“It’s rare to see such a large project, and it’s nice to see a lot of people all care about each other at the same time,” says Sammy Rae, frontwoman of Sammy Rae & The Friends, while describing her band. She goes on to say, “I think it’s really special to see a group of eight people onstage, and of different nationalities, several different races, several different gender identities…” During a recent phone chat with Sammy Rae, she explains that Sammy Rae & The Friends are, above all else, a family. The musicians (which include a rhythm section, horn section, keyboards, and two backup singers) have notably varied backgrounds, from jazz, gospel, R&B, hard rock, folk, funk, and soul. But, more so than that, Sammy emphasizes that each member has an equally significant role and influence in the band: “I didn’t want to be a solo artist… I wanted a project of people who are all equal in star quality. I learned that from The Beatles and The E Street Band.”
Sammy Rae & The Friends are currently on the Let’s Throw a Party Tour, in support of their most recent EP, with two upcoming Philadelphia appearances, first a sold out stop on October 3rd at World Café Live, followed by a March 5th date next year at the significantly bigger Theatre of Living Arts. Sammy tells me that “Let’s Throw a Party,” is more than just the title of their latest EP, but a mantra for the band’s live shows. “We work really hard to put on a show that’s really compelling visually and really create an environment where everyone feels welcome to be safe and be themselves… A lot of us come from musical theatre, so we try to be really theatrical with our costumes and lighting setups.” However, she tells me that just as much as her background in theatre, the live shows are also informed by the classic notion of albums.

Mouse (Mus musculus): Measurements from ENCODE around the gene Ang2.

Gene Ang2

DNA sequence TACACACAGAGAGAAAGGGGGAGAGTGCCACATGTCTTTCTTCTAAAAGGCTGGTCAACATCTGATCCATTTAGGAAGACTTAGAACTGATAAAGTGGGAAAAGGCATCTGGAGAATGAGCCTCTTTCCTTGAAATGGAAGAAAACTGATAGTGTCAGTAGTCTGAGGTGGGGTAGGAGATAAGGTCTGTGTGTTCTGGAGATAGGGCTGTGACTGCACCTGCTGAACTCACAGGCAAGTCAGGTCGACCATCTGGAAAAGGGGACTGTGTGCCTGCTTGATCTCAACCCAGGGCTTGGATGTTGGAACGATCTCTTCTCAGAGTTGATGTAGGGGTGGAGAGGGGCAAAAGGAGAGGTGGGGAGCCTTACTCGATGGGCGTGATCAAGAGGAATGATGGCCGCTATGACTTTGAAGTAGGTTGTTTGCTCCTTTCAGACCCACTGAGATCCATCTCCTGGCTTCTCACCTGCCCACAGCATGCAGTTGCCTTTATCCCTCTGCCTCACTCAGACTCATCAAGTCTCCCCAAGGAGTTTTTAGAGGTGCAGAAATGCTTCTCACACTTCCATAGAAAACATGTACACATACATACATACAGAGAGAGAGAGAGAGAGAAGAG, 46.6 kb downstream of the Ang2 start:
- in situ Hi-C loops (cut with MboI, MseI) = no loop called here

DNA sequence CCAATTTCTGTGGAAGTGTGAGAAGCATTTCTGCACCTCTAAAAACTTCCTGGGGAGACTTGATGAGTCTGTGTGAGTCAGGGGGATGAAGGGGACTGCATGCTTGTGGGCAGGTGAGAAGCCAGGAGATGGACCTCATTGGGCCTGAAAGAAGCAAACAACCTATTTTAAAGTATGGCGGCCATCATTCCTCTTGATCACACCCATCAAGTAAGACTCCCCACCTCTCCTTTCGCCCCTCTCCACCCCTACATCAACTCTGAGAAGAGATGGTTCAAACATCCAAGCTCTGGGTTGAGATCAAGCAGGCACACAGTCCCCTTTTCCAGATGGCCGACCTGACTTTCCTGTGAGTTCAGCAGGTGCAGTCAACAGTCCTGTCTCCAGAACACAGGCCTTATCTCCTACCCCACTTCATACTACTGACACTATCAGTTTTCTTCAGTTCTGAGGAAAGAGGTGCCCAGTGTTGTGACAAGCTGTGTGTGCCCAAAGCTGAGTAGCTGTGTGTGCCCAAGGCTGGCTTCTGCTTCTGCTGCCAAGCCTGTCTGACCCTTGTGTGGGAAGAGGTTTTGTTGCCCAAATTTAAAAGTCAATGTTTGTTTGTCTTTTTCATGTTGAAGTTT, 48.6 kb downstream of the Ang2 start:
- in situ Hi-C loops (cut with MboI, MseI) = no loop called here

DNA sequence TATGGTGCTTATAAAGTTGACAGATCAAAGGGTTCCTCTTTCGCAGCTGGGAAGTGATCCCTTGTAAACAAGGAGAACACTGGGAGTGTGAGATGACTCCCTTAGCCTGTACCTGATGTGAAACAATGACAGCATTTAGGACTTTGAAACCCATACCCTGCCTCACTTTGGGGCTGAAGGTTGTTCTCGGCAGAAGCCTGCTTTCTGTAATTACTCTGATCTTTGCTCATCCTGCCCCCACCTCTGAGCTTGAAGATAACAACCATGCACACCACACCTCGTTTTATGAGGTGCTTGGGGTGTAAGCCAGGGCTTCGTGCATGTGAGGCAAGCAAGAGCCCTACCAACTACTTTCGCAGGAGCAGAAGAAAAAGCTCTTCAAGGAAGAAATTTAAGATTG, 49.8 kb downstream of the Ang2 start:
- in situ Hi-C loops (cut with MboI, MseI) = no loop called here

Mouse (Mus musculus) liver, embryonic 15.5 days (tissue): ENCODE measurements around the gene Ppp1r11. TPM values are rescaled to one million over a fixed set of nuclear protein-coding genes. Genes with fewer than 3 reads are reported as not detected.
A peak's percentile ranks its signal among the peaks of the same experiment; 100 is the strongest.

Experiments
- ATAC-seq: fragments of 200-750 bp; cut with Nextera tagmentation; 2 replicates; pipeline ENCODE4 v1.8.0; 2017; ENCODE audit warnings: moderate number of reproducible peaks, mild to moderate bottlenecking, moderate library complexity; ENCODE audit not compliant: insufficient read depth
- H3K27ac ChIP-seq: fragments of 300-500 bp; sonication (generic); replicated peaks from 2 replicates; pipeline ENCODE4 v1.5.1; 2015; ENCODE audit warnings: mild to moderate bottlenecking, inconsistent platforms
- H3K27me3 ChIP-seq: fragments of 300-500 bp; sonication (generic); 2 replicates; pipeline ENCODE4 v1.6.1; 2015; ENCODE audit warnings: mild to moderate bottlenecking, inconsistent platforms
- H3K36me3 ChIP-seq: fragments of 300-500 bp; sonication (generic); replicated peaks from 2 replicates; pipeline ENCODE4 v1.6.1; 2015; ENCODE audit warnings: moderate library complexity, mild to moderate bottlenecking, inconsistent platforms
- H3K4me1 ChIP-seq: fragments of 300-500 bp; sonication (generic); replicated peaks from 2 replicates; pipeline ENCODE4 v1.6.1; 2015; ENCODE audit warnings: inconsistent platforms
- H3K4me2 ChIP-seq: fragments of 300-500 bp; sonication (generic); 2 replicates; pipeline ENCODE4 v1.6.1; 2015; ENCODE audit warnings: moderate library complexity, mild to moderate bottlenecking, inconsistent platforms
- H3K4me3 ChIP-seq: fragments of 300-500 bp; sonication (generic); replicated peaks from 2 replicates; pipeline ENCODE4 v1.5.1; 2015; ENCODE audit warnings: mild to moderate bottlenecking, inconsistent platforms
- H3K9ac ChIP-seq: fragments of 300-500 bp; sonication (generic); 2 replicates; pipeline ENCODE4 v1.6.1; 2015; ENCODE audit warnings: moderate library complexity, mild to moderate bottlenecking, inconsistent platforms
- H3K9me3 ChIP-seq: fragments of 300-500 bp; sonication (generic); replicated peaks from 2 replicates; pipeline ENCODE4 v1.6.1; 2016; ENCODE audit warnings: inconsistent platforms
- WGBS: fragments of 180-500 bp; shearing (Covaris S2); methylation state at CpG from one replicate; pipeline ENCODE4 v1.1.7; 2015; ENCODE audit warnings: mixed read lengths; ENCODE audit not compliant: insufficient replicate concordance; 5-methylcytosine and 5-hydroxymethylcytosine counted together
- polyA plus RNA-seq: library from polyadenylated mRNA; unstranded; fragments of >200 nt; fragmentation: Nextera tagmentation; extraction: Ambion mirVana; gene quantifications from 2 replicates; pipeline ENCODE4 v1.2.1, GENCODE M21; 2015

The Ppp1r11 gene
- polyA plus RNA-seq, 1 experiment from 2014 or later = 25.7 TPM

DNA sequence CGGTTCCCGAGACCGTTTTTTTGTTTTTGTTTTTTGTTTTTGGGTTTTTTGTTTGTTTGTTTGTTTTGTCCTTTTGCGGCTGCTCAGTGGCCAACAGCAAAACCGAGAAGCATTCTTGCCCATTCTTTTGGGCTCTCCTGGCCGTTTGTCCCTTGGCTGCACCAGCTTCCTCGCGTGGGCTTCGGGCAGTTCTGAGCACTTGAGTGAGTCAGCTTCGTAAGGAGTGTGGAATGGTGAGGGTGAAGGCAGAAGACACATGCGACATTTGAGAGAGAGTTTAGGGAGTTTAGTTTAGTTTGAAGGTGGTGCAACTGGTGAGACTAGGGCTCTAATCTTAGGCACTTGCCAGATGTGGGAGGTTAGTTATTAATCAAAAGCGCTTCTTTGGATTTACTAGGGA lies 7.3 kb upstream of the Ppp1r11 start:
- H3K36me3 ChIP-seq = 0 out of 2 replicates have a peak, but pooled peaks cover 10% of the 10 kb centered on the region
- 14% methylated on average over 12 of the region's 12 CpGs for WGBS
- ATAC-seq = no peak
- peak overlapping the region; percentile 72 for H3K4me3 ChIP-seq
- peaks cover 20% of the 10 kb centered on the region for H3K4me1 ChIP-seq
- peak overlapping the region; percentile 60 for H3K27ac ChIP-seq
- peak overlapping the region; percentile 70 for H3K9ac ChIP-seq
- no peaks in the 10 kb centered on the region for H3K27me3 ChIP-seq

“I consume music on an album basis. We wanna hit you with a wall of music, hit the gas, and keep going for 90 minutes… I guess vinyl records are my biggest live influence. We want a fully-realized show from top to bottom.”
Discussing her favorite music, it’s clear that Sammy Rae tends to be a fan of the classics: “Bruce Springsteen and The E Street Band, The Rolling Stones, Fleetwood Mac, The Beatles, large rock bands.” And when I ask her of her favorite albums, “top to bottom,” she tells me, “Born to Run by Bruce Springsteen, Ram by Paul McCartney, Rumours, Some Girls, a lot of Billy Joel, Ziggy Stardust and the Spiders From Mars, a lot of Doobie Brothers, especially Minute by Minute.” But she also admits to having a special place in her heart for live recordings: “I listen to a lot of live records, which were so life-giving during the pandemic, just to listen to a record and catch a live audience at the end of each song.”
Sadly, on the day of our chat (August 24th) the music world experienced a great loss, with the passing of legendary Rolling Stones drummer Charlie Watts, the news of which I unintentionally broke to Sammy. “Oh my god, the Stones were like a cornerstone to my childhood and my background,” she says upon hearing the news. However, with less than a moment’s notice, she does recount a story of how Charlie and The Stones continue to play a part in her almost-nightly life: “’Miss You’ by The Rolling Stones is four minutes and 45 seconds long, so if I’m going anywhere or getting onstage, sometimes I’ll listen to it and I have to be done with getting ready by the time it’s over, or I’m taking too long. Like, I have to be on my eyes before the sax solo.”
While Sammy Rae & The Friends have been selling out shows throughout the Northeast for a few years now, when I ask her about the highlights of the band, she tells me that a lot of it actually has to do with the pandemic and just the fact that they were able to come back: “We saw a lot of our friends’ bands not really survive the pandemic… The last time we played New York was (le) poisson rouge, which is 750-capacity and it sold out five days before the show, but then our first hometown show back we sold out Brooklyn Steel in two weeks and that’s more than twice the size… The biggest thing is the fans stuck with us throughout the pandemic and our audience has only grown bigger.”